Young football players across the country are already practicing for the upcoming season. Many of them are doing this in the extreme heat and humidity of Georgia and other southern states.
While the dangers of concussions have become — rightfully — a serious concern for football players of all ages in recent years, there’s another potentially fatal condition that can impact them as well — exertional heatstroke (EHS).
This condition is even more serious than traditional heatstroke. It is, according to The Journal of Applied Physiology, the third most common reason for sudden death among athletes in high school. It can cause organ and brain damage. Fatal neurological damage can occur. People who exert themselves while wearing heavy equipment, such as military personnel and athletes, are especially at risk.
Both the National Football League (NFL) and the National Collegiate Athletic Association (NCAA) have banned twice-a-day practices during the summer in an effort to prevent EHS. However, not all high schools have followed suit.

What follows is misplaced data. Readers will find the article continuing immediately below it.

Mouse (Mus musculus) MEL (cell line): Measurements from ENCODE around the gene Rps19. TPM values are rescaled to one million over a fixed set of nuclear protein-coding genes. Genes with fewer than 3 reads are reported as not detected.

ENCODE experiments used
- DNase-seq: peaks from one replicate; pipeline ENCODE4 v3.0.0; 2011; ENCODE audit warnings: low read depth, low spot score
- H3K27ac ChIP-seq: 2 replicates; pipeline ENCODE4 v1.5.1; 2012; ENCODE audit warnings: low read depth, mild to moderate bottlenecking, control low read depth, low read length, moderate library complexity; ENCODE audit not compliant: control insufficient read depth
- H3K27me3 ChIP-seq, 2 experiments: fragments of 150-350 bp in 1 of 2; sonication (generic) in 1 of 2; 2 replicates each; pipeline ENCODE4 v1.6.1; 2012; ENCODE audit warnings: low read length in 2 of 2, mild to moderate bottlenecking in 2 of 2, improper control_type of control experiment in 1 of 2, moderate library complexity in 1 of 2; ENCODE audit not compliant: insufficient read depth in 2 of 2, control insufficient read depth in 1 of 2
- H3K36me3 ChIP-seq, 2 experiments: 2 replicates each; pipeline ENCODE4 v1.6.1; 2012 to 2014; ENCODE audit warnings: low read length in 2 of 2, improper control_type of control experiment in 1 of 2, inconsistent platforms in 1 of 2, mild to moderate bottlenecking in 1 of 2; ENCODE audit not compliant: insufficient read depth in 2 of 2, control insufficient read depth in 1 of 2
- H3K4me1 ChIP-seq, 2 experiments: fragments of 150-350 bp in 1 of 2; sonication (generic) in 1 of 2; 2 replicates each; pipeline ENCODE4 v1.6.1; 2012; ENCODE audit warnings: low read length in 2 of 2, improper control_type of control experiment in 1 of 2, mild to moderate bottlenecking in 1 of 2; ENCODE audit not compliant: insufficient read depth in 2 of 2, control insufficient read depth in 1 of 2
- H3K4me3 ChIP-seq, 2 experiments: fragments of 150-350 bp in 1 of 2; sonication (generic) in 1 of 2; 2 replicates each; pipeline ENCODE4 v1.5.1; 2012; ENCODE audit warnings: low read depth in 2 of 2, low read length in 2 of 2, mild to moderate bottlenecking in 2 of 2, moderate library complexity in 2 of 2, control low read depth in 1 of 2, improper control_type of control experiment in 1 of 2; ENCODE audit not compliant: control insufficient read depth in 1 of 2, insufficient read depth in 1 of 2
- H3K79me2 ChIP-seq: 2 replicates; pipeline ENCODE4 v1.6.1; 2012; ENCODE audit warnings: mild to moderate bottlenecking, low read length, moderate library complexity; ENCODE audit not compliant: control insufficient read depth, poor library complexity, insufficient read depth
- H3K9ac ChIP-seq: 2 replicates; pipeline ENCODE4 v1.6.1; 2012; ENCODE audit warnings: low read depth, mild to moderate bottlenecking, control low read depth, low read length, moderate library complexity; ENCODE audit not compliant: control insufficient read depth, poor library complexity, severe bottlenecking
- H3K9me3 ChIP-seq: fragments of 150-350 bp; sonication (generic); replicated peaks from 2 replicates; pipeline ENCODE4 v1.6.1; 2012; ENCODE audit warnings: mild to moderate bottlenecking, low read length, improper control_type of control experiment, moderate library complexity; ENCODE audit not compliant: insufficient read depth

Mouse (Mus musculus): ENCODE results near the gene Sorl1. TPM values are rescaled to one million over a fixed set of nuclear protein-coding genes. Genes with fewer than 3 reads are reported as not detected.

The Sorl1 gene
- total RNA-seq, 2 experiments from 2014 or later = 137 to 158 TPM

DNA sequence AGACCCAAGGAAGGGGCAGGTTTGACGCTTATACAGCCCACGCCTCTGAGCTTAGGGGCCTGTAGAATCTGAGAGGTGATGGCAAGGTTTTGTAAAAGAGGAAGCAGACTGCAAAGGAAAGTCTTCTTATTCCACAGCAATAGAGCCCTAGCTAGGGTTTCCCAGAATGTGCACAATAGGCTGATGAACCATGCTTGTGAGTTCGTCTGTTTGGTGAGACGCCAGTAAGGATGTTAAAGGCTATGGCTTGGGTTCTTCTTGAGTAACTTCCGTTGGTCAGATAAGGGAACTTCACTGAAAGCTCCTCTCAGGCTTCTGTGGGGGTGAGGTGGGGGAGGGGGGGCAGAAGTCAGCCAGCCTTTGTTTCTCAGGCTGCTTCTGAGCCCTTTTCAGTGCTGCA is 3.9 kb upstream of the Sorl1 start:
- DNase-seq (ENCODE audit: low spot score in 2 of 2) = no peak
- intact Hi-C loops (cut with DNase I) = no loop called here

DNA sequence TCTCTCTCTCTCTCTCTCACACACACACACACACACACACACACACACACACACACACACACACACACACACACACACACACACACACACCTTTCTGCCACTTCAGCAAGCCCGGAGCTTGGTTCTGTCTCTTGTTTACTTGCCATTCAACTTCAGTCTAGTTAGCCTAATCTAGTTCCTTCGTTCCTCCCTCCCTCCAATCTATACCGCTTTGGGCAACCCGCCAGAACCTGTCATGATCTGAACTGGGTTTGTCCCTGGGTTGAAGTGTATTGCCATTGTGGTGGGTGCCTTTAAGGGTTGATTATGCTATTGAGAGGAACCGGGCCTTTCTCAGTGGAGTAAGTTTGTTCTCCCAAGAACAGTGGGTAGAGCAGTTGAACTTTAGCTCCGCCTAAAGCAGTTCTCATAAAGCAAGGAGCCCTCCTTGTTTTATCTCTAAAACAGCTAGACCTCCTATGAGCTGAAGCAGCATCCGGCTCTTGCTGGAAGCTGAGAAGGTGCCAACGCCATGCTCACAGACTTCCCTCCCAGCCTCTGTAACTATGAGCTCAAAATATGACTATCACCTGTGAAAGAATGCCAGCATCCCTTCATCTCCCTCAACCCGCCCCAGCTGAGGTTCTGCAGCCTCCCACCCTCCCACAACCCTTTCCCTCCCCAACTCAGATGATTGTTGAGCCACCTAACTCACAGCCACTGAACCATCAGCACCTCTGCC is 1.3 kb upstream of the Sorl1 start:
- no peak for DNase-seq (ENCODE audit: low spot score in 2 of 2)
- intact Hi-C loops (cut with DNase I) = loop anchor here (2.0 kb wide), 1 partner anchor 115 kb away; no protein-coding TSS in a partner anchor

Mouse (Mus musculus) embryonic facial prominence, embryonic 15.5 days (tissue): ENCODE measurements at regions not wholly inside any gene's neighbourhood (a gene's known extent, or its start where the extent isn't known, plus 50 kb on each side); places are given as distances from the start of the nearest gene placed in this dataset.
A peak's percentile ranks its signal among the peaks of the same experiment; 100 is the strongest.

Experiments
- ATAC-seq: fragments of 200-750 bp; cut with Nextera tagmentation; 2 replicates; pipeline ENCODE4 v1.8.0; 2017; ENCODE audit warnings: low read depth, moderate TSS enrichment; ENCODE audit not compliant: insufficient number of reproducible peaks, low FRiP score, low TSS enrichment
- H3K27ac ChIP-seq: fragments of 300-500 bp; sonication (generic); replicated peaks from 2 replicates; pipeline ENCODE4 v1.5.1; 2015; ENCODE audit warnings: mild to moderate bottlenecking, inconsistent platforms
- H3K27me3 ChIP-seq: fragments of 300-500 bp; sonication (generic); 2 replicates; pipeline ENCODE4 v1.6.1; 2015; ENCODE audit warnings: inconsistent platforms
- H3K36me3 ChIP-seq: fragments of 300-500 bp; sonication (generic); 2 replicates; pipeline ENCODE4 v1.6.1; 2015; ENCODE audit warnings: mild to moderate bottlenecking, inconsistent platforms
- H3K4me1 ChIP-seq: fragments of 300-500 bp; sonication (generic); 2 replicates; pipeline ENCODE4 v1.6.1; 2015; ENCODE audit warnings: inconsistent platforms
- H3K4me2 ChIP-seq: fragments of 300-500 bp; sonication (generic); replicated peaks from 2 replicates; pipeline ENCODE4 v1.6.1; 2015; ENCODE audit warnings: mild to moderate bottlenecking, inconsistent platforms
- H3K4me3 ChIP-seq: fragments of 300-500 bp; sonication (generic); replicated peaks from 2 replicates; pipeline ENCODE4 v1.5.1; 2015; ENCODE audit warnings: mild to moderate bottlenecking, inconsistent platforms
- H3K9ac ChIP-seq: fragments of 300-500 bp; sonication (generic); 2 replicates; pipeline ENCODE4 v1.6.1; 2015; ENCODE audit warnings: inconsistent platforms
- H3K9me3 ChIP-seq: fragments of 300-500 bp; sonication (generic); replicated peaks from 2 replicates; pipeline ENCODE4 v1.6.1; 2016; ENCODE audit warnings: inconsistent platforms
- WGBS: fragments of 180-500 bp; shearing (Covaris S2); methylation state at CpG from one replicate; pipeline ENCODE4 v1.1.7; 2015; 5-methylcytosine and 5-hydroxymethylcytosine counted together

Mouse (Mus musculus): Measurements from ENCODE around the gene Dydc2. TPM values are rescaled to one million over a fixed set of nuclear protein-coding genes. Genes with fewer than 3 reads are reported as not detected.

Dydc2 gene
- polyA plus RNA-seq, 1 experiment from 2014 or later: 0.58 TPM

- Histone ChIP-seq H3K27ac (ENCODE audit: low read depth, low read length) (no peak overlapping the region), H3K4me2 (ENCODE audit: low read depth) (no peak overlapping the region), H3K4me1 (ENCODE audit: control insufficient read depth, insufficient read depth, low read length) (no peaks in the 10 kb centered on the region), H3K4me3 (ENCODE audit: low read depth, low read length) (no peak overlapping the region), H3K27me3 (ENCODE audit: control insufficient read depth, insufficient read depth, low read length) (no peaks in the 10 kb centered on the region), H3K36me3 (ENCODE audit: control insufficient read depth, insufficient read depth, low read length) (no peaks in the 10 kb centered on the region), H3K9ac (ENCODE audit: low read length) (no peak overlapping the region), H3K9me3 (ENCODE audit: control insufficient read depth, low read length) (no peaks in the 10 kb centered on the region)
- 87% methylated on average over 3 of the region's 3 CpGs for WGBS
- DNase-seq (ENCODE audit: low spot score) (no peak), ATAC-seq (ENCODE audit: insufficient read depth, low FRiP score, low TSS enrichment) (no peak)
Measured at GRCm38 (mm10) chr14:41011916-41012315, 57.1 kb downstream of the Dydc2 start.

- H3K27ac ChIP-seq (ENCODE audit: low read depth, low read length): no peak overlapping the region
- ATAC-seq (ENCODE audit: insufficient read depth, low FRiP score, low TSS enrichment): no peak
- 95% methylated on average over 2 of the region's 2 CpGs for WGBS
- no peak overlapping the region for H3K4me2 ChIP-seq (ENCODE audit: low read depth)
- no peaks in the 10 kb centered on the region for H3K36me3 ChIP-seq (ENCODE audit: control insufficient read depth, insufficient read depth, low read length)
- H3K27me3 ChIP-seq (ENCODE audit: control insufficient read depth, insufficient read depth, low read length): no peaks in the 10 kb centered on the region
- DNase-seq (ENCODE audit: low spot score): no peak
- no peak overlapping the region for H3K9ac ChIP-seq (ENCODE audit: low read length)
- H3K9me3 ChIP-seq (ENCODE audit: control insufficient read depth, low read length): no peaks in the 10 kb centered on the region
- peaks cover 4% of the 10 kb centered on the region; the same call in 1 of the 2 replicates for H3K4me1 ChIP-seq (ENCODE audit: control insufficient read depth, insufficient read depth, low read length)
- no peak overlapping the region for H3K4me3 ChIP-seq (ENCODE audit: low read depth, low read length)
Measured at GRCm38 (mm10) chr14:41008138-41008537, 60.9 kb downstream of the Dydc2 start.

However, if coaches, trainers, parents and others who watch high school football players practice can spot the signs of EHS, they can get players off the field and treated before they suffer the potentially fatal effects.
The symptoms include dizziness, fainting, disorientation and vomiting. The sooner treatment, such as an ice bath, is administered, the better the chances are of an athlete surviving. Emergency responders should also be called.
If parents can get school districts to implement regulations like eliminating two-a-day practices, they can lower the risk of serious injuries and fatalities for student athletes. In the meantime, if your child suffers injuries, or worse, due to EHS, you have every right to find out what steps his coaches, trainers and others involved in the practice took or didn’t take to help ensure his safety. A Georgia personal injury attorney can offer guidance.
Source: The New York Times, “The Risk of Exertional Heatstroke to Young Athletes Doctors,” Julian Bailes, M.D., accessed Aug. 18, 2017